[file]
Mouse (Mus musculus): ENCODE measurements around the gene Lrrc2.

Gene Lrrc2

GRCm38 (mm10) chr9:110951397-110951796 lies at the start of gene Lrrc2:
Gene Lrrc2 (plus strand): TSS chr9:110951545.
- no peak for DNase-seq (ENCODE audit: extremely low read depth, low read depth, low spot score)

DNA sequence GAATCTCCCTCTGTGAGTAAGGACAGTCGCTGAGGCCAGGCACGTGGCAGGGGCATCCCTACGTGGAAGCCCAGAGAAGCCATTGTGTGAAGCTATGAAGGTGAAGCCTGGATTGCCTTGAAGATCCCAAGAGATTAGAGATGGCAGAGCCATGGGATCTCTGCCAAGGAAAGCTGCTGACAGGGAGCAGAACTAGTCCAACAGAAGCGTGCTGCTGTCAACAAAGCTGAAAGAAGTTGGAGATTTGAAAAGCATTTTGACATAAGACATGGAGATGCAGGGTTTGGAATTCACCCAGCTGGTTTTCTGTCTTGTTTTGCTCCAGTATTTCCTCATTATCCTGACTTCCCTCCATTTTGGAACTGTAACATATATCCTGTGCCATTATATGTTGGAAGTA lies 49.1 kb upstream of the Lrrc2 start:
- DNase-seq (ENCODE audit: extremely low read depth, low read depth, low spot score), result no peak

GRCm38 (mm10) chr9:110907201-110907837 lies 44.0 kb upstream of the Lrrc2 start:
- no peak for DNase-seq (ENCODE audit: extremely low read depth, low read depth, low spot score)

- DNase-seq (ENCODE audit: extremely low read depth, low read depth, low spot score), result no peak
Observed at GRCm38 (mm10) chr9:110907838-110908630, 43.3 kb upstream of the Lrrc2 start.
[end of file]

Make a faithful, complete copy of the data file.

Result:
Mouse (Mus musculus): ENCODE measurements around the gene Lrrc2.

Gene Lrrc2

GRCm38 (mm10) chr9:110951397-110951796 lies at the start of gene Lrrc2:
Gene Lrrc2 (plus strand): TSS chr9:110951545.
- no peak for DNase-seq (ENCODE audit: extremely low read depth, low read depth, low spot score)

DNA sequence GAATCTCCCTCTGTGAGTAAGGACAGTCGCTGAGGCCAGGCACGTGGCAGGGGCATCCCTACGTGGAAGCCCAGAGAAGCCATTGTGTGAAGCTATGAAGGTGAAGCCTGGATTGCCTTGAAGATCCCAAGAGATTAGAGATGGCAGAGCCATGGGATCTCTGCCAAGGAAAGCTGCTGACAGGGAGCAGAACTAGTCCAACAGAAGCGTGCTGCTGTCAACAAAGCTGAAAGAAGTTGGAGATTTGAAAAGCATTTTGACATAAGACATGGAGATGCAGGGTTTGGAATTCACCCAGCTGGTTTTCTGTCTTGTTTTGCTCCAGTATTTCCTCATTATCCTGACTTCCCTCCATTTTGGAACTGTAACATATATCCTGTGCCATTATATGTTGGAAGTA lies 49.1 kb upstream of the Lrrc2 start:
- DNase-seq (ENCODE audit: extremely low read depth, low read depth, low spot score), result no peak

GRCm38 (mm10) chr9:110907201-110907837 lies 44.0 kb upstream of the Lrrc2 start:
- no peak for DNase-seq (ENCODE audit: extremely low read depth, low read depth, low spot score)

- DNase-seq (ENCODE audit: extremely low read depth, low read depth, low spot score), result no peak
Observed at GRCm38 (mm10) chr9:110907838-110908630, 43.3 kb upstream of the Lrrc2 start.